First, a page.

UK Britain should delay Brexit to avoid no-deal scenario,

Britain should delay Brexit to avoid no-deal scenario,

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Former Prime Minister Tony Blair

Former Prime Minister Tony Blair said on Wednesday the government should be ready to ask the European Union for more time to complete divorce talks to avoid the risk of leaving without a deal.

Two years since the vote to leave, the United Kingdom remains deeply divided over the planned EU exit that Prime Minister Theresa May says will take place in March next year.

Both opponents and supporters of Brexit agree that the divorce is Britain’s most significant geopolitical move since World War Two, though they forecast vastly different futures for the $2.5 trillion UK economy and the world’s biggest trading bloc.

Blair, Labour prime minister from 1997 to 2007, said crashing out of the EU without an agreement would be a “devastating blow” and that he is more worried than ever about the country’s future.

“We should plan now for the possibility we need to extend the March 2019 deadline … we are drifting toward March 2019 with no clear negotiating position,” he said in a speech in central London.

This, he added, “is the equivalent of holding a negotiation on the top floor of a high-rise building and ‘threatening’ to jump out of the window if our demands are not met. The whole thing has become so protracted that it has numbed our outrage.”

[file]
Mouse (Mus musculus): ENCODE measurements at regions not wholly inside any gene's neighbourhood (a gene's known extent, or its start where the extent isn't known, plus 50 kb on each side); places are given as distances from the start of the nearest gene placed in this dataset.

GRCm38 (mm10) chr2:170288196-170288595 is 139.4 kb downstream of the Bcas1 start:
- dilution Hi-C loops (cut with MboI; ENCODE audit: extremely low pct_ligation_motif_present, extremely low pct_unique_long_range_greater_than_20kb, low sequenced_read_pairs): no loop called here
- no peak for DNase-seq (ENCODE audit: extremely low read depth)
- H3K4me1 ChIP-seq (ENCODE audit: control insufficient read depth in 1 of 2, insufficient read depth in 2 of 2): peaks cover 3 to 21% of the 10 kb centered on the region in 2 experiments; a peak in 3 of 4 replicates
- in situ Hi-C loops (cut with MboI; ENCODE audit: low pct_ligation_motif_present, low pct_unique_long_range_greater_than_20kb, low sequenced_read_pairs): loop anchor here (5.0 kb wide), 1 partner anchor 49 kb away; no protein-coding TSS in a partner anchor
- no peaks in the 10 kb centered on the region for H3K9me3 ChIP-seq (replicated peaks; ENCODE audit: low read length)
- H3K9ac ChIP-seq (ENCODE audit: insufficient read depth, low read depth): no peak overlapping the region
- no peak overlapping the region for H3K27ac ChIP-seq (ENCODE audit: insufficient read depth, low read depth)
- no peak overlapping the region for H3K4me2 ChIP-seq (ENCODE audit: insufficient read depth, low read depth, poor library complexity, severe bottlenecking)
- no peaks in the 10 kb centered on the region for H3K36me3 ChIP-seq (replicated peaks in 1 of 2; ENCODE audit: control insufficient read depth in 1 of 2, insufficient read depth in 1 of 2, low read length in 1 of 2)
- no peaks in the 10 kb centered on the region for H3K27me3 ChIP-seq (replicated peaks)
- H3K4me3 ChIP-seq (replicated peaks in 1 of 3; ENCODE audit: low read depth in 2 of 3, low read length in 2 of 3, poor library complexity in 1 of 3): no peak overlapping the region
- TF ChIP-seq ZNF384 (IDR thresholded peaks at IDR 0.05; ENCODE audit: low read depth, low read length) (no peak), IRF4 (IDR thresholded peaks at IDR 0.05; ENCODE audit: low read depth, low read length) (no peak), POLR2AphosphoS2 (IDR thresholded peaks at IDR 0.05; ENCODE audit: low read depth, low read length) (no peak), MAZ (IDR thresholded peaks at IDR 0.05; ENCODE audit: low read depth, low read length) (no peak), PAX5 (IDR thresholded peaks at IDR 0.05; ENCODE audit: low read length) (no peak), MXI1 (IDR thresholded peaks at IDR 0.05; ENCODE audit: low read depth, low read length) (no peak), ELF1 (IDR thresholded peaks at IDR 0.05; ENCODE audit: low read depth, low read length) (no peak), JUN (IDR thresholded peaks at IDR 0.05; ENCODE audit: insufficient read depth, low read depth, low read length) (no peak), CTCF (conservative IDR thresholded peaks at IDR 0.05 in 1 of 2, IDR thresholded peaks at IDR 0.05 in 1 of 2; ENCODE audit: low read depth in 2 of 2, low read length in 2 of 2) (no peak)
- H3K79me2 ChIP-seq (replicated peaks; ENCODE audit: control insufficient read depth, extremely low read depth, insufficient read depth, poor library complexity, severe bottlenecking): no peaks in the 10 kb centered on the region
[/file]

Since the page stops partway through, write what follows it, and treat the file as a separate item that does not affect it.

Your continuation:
Blair’s comment comes at a critical moment in the Brexit process. Next week, May is expected to convene a meeting to end the infighting in her cabinet over what it wants from a new relationship with the EU.

She also faces battles in parliament where some lawmakers want to force her to go back on promises to leave the bloc’s single market and customs union.

Blair said Britain has been able to drift because May is “more a hostage than a leader” amid infighting in her cabinet.

Blair has repeatedly called for reversing Brexit, echoing other critics such as French President Emmanuel Macron and billionaire investor George Soros, who have suggested that Britain could still change its mind.